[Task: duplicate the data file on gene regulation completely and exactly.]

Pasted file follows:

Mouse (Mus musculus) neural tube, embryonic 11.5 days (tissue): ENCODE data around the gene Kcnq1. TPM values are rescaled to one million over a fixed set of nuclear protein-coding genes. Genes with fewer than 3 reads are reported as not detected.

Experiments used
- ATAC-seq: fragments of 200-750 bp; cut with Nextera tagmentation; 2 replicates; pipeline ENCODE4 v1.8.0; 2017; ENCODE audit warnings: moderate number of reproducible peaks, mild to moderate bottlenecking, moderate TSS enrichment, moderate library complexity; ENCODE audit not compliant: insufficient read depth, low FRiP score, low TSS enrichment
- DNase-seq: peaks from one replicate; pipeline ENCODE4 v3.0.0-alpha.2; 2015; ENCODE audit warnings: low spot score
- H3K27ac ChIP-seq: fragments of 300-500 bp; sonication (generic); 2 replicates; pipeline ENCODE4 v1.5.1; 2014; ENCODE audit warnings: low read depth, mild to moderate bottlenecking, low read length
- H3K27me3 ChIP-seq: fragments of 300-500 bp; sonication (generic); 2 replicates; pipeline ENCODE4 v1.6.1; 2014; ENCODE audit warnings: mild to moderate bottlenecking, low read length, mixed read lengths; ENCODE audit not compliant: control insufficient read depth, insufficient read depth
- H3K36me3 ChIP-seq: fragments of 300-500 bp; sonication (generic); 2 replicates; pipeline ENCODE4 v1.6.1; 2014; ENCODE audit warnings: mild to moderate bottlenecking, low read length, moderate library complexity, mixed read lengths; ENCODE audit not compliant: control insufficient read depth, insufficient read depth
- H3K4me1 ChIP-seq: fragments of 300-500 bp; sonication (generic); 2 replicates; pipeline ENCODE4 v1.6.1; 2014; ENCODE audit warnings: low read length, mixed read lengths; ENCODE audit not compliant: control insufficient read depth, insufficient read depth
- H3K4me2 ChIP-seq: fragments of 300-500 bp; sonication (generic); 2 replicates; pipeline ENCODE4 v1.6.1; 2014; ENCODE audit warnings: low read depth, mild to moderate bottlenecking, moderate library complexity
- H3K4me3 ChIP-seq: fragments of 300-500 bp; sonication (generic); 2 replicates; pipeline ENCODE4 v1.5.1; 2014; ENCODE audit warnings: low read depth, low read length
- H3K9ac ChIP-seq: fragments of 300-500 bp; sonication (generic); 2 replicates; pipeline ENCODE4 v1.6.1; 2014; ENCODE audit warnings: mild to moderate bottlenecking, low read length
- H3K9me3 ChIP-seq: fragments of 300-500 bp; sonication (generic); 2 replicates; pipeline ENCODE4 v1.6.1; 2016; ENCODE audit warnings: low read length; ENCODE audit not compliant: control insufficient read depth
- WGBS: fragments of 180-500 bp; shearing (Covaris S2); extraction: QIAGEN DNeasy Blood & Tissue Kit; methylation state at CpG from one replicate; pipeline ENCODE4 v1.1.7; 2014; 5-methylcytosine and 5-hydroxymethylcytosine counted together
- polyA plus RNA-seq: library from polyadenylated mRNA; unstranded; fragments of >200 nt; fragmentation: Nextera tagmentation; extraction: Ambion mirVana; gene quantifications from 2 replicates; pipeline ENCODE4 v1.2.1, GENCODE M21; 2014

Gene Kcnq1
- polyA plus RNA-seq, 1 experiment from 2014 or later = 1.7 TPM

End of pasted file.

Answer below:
Mouse (Mus musculus) neural tube, embryonic 11.5 days (tissue): ENCODE data around the gene Kcnq1. TPM values are rescaled to one million over a fixed set of nuclear protein-coding genes. Genes with fewer than 3 reads are reported as not detected.

Experiments used
- ATAC-seq: fragments of 200-750 bp; cut with Nextera tagmentation; 2 replicates; pipeline ENCODE4 v1.8.0; 2017; ENCODE audit warnings: moderate number of reproducible peaks, mild to moderate bottlenecking, moderate TSS enrichment, moderate library complexity; ENCODE audit not compliant: insufficient read depth, low FRiP score, low TSS enrichment
- DNase-seq: peaks from one replicate; pipeline ENCODE4 v3.0.0-alpha.2; 2015; ENCODE audit warnings: low spot score
- H3K27ac ChIP-seq: fragments of 300-500 bp; sonication (generic); 2 replicates; pipeline ENCODE4 v1.5.1; 2014; ENCODE audit warnings: low read depth, mild to moderate bottlenecking, low read length
- H3K27me3 ChIP-seq: fragments of 300-500 bp; sonication (generic); 2 replicates; pipeline ENCODE4 v1.6.1; 2014; ENCODE audit warnings: mild to moderate bottlenecking, low read length, mixed read lengths; ENCODE audit not compliant: control insufficient read depth, insufficient read depth
- H3K36me3 ChIP-seq: fragments of 300-500 bp; sonication (generic); 2 replicates; pipeline ENCODE4 v1.6.1; 2014; ENCODE audit warnings: mild to moderate bottlenecking, low read length, moderate library complexity, mixed read lengths; ENCODE audit not compliant: control insufficient read depth, insufficient read depth
- H3K4me1 ChIP-seq: fragments of 300-500 bp; sonication (generic); 2 replicates; pipeline ENCODE4 v1.6.1; 2014; ENCODE audit warnings: low read length, mixed read lengths; ENCODE audit not compliant: control insufficient read depth, insufficient read depth
- H3K4me2 ChIP-seq: fragments of 300-500 bp; sonication (generic); 2 replicates; pipeline ENCODE4 v1.6.1; 2014; ENCODE audit warnings: low read depth, mild to moderate bottlenecking, moderate library complexity
- H3K4me3 ChIP-seq: fragments of 300-500 bp; sonication (generic); 2 replicates; pipeline ENCODE4 v1.5.1; 2014; ENCODE audit warnings: low read depth, low read length
- H3K9ac ChIP-seq: fragments of 300-500 bp; sonication (generic); 2 replicates; pipeline ENCODE4 v1.6.1; 2014; ENCODE audit warnings: mild to moderate bottlenecking, low read length
- H3K9me3 ChIP-seq: fragments of 300-500 bp; sonication (generic); 2 replicates; pipeline ENCODE4 v1.6.1; 2016; ENCODE audit warnings: low read length; ENCODE audit not compliant: control insufficient read depth
- WGBS: fragments of 180-500 bp; shearing (Covaris S2); extraction: QIAGEN DNeasy Blood & Tissue Kit; methylation state at CpG from one replicate; pipeline ENCODE4 v1.1.7; 2014; 5-methylcytosine and 5-hydroxymethylcytosine counted together
- polyA plus RNA-seq: library from polyadenylated mRNA; unstranded; fragments of >200 nt; fragmentation: Nextera tagmentation; extraction: Ambion mirVana; gene quantifications from 2 replicates; pipeline ENCODE4 v1.2.1, GENCODE M21; 2014

Gene Kcnq1
- polyA plus RNA-seq, 1 experiment from 2014 or later = 1.7 TPM